Great Sand Dunes National Park, Colorado

 Hiking the Sangre de Cristos on the Preserve side of Great Sand Dunes.  Photo by Ben Travis

Hiking the Sangre de Cristos on the Preserve side of Great Sand Dunes. Photo by Ben Travis

Where would you guess the tallest sand dunes in North America are located? Maybe one of the major southwestern deserts or somewhere in Mexico. But sometimes geology can challenge your preconceived notions. I recently visited the 750-foot dunes in one of the newest national parks, Great Sand Dunes National Park and Preserve in Colorado.

 Illustration by Steve Stankiewicz, from 5280 Magazine’s “The Insider’s Guide to Great Sand Dunes National Park”

Illustration by Steve Stankiewicz, from 5280 Magazine’s “The Insider’s Guide to Great Sand Dunes National Park”

Just a four-hour drive from where I live, Great Sand Dunes (GSD) is a visual puzzle. It looks as if someone has scooped up part of the Sahara and dumped it at the foot of the Rocky Mountains. Many people are not even aware of its existence. The dunes are in a valley sandwiched between the Sangre de Cristo range and the San Juan range. Having moved from the east coast, visiting southern Colorado is also an exercise in scale. The whole of my home state of Connecticut could fit inside the San Luis Valley.

Over time, sediment from the mountains landed or washed down into the San Luis Valley. The sediment was formed into sand dunes by winds blowing from two different directions. It also challenged my expectations to learn that thus far, the balance of environmental factors has kept them the same. The dunes are neither growing nor shrinking.

One half of the park is the preserve, where you can hike the forested Sangre de Cristos. It feels a lot more like other National Parks in the region or hiking anywhere in the Rockies. But turn left instead of right, and you are in the other half of the park: the dune field.

 The dunes are continually changing and look different in every light.  Photo by Ben Travis

The dunes are continually changing and look different in every light. Photo by Ben Travis

 Great Sand Dunes National Park and Preserve.  Photo by Ben Travis

Great Sand Dunes National Park and Preserve. Photo by Ben Travis

Scampering up small ridges and sledding down them will bring you a sense of youthful exuberance. However, here lies another conundrum of Great Sand Dunes: sand dune hiking is so much more tiring than the steepest hiking I’ve ever done on solid ground. I couldn’t help but dwell on the “one step forward, half a step back” phenomenon of continual sinking. Luckily, my reward was a beautiful, open view of the dunes at sunset with starkly shadowed faces. Also, the ability to run, tumble, scoot, or sled back down the dune for the descent.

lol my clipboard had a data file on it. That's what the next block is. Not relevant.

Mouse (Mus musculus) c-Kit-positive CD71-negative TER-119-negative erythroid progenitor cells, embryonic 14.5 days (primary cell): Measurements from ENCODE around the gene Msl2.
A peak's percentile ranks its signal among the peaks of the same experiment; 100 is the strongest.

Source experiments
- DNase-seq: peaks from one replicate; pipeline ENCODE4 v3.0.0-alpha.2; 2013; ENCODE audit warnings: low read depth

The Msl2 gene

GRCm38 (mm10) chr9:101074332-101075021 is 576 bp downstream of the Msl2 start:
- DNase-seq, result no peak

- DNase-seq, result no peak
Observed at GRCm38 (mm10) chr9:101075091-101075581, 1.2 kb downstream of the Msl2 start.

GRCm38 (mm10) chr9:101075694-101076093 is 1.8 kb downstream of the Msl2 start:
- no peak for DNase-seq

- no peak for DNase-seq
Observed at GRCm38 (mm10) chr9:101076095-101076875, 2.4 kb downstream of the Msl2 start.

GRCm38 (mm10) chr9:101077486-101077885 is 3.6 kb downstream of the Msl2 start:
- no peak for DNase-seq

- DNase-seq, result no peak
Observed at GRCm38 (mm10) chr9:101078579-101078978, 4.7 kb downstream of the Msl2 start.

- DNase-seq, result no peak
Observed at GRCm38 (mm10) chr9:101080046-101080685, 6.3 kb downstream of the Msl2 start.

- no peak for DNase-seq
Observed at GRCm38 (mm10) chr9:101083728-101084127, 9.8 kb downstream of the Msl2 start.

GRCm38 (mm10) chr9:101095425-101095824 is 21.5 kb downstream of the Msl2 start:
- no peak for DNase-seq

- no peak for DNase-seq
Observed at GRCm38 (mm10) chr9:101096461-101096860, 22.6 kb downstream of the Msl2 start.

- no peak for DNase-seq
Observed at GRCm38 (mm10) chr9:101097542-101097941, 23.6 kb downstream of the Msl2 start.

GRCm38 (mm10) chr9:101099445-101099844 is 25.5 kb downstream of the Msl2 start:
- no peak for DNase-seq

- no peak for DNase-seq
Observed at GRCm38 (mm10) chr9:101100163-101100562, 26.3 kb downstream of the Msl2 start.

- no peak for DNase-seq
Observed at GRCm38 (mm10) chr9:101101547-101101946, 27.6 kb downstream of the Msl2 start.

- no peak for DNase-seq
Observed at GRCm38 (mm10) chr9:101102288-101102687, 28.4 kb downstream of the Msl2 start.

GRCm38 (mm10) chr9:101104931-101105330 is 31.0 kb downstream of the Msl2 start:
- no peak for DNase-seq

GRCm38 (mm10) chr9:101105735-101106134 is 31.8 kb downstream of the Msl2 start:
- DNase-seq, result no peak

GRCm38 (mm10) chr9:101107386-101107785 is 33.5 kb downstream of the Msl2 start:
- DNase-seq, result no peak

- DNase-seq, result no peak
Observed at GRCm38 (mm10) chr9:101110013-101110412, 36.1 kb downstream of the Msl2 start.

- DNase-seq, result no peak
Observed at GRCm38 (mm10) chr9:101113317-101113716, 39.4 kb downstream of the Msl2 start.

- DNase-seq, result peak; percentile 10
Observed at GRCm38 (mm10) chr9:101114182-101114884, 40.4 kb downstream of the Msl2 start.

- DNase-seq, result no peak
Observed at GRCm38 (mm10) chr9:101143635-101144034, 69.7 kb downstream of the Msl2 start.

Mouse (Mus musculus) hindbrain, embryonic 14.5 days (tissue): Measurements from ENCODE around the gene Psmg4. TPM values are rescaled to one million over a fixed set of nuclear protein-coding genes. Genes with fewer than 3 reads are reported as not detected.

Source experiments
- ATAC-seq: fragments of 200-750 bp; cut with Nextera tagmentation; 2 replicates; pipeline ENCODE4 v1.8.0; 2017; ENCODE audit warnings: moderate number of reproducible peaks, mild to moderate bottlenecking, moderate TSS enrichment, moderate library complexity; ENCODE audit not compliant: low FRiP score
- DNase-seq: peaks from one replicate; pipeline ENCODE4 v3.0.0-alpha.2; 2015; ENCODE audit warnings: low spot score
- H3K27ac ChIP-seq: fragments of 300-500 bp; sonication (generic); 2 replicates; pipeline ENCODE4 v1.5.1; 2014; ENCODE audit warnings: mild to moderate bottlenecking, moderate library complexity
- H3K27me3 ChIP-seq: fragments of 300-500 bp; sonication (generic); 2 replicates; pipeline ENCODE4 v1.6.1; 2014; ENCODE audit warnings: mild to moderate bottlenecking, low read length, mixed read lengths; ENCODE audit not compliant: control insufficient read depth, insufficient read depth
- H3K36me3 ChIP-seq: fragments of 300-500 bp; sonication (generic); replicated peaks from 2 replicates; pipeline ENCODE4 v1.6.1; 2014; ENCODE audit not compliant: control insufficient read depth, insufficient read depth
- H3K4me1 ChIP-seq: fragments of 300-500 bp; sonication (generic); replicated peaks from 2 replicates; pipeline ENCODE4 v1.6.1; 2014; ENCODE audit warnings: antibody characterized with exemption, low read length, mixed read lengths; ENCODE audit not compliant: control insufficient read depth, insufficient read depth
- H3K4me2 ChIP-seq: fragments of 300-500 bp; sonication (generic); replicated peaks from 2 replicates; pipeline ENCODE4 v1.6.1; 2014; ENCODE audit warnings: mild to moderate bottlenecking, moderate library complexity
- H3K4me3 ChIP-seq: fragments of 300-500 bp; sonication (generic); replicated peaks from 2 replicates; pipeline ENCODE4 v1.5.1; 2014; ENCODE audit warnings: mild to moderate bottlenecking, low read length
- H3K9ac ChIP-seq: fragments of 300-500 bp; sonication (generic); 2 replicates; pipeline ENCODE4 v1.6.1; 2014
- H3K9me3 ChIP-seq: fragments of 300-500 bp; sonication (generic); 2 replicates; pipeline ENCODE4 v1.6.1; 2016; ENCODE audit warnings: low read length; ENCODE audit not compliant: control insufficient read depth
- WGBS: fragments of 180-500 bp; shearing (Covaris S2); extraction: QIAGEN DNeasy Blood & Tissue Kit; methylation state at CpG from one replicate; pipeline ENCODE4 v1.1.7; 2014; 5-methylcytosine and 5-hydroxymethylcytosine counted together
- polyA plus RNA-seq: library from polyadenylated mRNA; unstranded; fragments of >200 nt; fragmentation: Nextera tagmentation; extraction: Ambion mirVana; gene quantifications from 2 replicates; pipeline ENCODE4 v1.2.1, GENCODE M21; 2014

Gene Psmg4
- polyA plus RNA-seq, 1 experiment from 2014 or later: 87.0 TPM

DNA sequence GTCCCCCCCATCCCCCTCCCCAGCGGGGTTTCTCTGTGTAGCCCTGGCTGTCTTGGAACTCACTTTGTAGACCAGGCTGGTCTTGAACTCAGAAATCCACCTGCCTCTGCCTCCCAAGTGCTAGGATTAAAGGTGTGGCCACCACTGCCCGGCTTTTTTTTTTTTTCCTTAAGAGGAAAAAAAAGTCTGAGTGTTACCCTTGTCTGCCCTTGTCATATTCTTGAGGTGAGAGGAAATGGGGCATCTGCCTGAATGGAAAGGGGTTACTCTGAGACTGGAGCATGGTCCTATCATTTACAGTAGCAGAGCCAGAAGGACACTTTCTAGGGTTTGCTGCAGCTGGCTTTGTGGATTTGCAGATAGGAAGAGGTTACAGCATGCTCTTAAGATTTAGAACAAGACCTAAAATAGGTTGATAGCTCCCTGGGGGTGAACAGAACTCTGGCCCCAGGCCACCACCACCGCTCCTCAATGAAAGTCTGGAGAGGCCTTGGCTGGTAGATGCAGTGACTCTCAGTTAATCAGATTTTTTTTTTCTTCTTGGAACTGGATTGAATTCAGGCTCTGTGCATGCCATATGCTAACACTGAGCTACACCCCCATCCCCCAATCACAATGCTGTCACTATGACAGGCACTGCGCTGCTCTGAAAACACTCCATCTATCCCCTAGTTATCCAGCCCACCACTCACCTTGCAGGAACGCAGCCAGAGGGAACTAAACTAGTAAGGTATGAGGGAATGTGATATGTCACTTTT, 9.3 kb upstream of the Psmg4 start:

There are some mammals, small lizards, and birds that live in or migrate through the Park and Preserve. But as with most wildlife sightings, it is completely dependent on time of year and luck.

Just outside of the park is another bit of San Luis mystery. If you drive over to Zapata Falls, you will find an extremely bumpy 1.5 mile unpaved hill. If you choose to drive up this gravel road, you will begin to regret it about half an hour in, for the sake of your car’s axles. But if you make it to the top, there is a nice vista of the dunes. Continue on foot down a short 0.5 mile walk and you will end up at a tranquil creek. However, things are once again not as they seem. Step right into the creek and follow it up a ways, stepping carefully on slippery rocks and keeping your hands free. Even in waterproof boots, this is a lot easier outside of the summer months, when the creek is lower. Continue fording into a dark crevasse in the rock and you will be rewarded by standing right next to a hidden, rushing 25-foot waterfall.

During my time in the wondrous Great Sand Dunes and San Luis Valley, I was reminded that the clearest insights and sweetest rewards follow a bit of confusion and challenge. It also made me think about seeking out hidden gems when traveling, not just the obvious attractions or most heavily-trafficked areas.